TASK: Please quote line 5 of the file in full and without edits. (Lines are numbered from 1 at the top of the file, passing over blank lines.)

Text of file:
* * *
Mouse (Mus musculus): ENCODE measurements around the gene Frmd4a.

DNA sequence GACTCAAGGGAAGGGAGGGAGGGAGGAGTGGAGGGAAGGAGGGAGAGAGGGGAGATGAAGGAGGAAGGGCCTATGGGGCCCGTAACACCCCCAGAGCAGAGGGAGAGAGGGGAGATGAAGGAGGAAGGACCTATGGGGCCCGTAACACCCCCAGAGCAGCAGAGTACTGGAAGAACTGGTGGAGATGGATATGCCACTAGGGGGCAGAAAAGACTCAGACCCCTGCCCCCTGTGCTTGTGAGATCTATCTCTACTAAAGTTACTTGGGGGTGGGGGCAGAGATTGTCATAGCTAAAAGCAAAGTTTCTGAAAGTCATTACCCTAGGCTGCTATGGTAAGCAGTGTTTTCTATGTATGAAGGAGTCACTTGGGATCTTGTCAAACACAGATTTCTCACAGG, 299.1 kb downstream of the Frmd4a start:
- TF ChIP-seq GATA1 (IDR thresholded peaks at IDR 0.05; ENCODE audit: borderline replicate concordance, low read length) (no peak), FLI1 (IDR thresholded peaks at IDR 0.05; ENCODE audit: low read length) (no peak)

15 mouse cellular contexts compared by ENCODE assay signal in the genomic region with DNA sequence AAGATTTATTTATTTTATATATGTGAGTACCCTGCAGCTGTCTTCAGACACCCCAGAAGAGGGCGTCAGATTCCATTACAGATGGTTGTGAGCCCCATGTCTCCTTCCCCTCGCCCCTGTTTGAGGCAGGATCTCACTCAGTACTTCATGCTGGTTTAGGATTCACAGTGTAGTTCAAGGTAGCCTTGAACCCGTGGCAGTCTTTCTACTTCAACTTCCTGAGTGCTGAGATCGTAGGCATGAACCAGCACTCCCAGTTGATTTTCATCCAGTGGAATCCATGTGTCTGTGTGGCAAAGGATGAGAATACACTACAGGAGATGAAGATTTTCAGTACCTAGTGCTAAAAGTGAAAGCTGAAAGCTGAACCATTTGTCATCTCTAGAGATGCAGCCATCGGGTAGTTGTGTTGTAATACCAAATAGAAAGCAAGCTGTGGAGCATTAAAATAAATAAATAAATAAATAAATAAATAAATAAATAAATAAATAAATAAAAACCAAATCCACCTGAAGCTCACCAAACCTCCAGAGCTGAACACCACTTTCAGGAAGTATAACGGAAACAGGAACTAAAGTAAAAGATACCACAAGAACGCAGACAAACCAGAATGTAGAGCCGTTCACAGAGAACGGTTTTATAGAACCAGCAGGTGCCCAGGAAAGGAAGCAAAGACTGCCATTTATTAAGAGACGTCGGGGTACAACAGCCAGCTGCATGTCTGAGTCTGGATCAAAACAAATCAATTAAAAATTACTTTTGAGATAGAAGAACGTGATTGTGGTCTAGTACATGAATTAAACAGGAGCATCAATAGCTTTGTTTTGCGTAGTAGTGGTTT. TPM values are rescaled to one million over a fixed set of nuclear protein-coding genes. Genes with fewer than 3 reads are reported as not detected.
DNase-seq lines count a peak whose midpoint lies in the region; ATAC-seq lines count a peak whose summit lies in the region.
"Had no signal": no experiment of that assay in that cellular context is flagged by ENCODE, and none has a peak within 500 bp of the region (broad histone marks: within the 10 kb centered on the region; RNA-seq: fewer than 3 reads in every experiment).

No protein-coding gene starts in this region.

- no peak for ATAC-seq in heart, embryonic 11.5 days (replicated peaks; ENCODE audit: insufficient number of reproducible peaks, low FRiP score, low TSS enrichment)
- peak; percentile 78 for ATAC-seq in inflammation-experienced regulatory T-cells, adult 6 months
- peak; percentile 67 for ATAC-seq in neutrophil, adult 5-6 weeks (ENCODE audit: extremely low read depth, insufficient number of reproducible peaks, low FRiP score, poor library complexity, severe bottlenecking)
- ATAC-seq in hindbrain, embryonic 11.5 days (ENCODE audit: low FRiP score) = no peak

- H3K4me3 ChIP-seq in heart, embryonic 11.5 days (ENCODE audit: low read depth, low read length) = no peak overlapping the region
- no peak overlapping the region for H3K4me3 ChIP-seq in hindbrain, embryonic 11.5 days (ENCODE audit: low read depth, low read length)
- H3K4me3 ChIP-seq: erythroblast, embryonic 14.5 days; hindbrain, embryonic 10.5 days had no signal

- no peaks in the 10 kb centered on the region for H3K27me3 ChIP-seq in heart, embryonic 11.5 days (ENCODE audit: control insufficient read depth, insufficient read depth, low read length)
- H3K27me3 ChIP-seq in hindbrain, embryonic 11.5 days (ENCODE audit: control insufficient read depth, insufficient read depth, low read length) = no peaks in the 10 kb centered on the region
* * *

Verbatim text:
DNase-seq lines count a peak whose midpoint lies in the region; ATAC-seq lines count a peak whose summit lies in the region.